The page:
I hope I've already shown that the government's attempt to borrow America to growth will fail but then what? Here's my guess (actually I'm pretty sure of what will happen; it's the timings that are a guess):
After the collapse: chaos and stagnation or reform and recovery?
If I am right and 2011 is the year when the US financial system, government bond market and the dollar collapse, what then? Will a phoenix rise from the ashes? Often currency and debt crises are followed by reform and recovery. Whether the US will rebuild depends on the response of the political system to the collapse.
The presidential elections of 2012 will feature much talk of fiscal responsibility, restoring the value of the dollar and a fresh start but whether this will convert to action depends on the willingness of America's political elite to put country before special interests and discipline before political expedience. I have my doubts. Argentina's long history of inflation and hyperinflation, reforms blocked by entrenched interests, deficits and currency crises, political cronyism and industrial decline is more likely to offer the model for post-collapse America.
In Argentina people rioted, prices soared and GDP is still well down on 1994 levels
After the collapse, the long term threats to a resumption of US growth will be the imminent challenges of an ageing population and an end to cheap energy. This is a big topic and I have only space to touch upon it but:
Energy While I don't believe there is an insoluble energy crisis waiting to plunge America back to the Dark Ages, there are looming problems and the solutions will be enormously expensive with massive investments required in infrastructure, new technologies and generating capacity.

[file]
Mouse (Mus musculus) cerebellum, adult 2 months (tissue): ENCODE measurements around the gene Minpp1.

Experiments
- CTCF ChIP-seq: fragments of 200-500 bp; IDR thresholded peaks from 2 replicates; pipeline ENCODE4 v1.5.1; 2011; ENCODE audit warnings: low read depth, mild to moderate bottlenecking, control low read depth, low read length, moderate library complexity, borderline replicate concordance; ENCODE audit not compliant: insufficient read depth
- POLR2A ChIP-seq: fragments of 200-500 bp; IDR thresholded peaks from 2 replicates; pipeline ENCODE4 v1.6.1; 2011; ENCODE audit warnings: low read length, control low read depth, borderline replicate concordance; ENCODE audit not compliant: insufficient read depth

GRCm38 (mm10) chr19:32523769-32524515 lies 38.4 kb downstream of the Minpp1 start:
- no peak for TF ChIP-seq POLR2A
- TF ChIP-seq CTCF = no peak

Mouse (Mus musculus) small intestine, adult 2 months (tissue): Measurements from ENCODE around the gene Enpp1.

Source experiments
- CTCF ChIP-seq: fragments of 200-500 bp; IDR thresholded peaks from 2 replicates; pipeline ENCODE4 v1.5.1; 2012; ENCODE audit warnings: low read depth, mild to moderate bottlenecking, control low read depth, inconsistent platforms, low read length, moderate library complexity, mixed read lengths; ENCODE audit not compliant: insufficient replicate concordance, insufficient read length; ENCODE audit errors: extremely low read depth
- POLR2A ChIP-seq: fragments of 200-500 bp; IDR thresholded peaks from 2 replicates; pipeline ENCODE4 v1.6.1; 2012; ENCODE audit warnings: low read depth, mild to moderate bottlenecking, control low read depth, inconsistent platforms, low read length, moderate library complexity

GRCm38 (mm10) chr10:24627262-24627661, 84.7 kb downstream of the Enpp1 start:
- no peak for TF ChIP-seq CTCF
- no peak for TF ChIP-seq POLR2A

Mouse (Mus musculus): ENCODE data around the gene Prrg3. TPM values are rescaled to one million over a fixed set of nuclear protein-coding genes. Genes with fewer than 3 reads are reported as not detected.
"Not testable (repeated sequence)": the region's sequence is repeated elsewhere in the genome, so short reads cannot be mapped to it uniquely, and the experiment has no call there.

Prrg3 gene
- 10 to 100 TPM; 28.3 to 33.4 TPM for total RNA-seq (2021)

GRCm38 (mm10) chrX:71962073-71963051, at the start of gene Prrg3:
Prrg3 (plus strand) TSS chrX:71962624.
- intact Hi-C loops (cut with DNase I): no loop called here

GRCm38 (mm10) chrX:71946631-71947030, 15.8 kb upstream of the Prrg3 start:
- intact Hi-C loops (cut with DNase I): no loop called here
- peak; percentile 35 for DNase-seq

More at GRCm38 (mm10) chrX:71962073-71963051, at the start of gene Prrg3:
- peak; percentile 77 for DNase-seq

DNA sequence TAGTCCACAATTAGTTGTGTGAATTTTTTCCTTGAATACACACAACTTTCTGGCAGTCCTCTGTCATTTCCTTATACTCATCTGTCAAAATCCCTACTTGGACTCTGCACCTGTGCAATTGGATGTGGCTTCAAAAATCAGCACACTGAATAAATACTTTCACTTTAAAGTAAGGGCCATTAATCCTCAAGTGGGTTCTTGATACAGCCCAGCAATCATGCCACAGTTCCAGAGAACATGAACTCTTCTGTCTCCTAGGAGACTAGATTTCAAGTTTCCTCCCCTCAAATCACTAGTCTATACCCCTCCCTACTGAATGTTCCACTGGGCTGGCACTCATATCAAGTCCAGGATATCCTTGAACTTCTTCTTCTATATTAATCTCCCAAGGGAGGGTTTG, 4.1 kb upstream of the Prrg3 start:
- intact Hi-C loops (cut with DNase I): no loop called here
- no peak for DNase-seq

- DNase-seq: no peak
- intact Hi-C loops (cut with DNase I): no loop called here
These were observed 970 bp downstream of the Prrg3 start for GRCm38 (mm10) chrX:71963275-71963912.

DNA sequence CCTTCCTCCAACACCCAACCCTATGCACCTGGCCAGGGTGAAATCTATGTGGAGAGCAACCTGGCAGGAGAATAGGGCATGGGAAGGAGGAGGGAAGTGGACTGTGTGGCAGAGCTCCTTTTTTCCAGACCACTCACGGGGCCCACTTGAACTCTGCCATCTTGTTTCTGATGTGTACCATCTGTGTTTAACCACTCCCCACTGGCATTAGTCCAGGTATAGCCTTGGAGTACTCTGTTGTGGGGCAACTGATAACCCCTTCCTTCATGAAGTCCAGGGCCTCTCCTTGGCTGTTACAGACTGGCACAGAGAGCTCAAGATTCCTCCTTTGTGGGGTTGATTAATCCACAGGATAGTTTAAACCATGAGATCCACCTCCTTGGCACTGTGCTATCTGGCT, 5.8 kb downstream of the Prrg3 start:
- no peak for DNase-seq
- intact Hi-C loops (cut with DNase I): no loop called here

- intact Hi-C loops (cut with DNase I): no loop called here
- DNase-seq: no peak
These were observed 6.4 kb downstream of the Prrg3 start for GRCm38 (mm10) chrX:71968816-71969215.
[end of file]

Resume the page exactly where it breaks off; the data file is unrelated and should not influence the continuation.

Population The US has a younger population profile than many Western countries but nevertheless the number of retirees is projected to increase by 56% and the number of over-85 year olds by 134% by 2050. This will impose a massive strain on America because it is unprepared - its citizens haven't saved enough and the government has made unaffordable promises on health and social security.
Meeting both challenges will require a high level of forward planning, discipline and sacrifice from a country which has indulged itself in the present by pillaging the future for four decades or more. As the Argentinian experience has shown, a dollar collapse will not automatically promote good leadership and effective policy. Even if the task of economic rebuilding is faced with a new resolve and competence, the energy and population challenges will make a return to rapid growth a tall order indeed.
I am not American but I know the country very well and have studied its political economy since the early 1980s. It gives me no pleasure to say this, because I love the country, but America is in irreversible decline. if it's any comfort to American readers, the problems in other countries like mine (Britain) are similar or worse and the outcome could be much the same. We will all have to get used to lower living standards.